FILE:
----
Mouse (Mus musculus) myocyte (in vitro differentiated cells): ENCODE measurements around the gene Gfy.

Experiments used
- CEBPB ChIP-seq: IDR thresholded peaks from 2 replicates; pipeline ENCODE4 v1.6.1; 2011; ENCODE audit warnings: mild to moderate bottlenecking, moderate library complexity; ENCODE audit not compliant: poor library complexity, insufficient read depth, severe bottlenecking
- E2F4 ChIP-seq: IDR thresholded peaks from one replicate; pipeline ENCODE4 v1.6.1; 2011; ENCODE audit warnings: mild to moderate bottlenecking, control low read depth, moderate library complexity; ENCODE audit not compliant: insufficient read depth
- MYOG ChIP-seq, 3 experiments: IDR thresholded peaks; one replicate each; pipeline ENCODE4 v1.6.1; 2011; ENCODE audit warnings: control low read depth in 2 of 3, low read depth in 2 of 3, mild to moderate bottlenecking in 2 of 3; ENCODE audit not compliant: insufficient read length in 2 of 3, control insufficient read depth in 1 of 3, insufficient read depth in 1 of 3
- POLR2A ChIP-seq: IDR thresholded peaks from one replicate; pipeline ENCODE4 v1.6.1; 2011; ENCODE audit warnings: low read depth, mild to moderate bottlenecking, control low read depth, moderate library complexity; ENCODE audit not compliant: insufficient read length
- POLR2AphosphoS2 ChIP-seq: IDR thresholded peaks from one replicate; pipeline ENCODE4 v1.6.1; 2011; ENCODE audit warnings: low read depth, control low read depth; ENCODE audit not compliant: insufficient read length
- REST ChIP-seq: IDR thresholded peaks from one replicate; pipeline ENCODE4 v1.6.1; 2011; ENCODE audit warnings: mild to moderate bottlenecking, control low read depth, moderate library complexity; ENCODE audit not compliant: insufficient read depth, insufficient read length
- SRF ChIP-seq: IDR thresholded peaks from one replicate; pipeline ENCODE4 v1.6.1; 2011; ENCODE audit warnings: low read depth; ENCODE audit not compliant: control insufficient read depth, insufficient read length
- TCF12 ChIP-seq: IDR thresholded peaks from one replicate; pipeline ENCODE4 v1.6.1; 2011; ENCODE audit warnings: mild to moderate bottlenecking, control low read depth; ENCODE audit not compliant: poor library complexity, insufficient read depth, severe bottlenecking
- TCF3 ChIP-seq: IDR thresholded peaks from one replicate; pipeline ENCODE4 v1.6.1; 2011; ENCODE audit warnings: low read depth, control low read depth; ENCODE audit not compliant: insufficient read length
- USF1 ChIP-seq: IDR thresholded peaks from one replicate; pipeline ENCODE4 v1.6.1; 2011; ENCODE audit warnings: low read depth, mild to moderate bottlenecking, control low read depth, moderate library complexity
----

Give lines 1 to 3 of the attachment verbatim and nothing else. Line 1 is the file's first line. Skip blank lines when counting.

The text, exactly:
Mouse (Mus musculus) myocyte (in vitro differentiated cells): ENCODE measurements around the gene Gfy.

Experiments used
- CEBPB ChIP-seq: IDR thresholded peaks from 2 replicates; pipeline ENCODE4 v1.6.1; 2011; ENCODE audit warnings: mild to moderate bottlenecking, moderate library complexity; ENCODE audit not compliant: poor library complexity, insufficient read depth, severe bottlenecking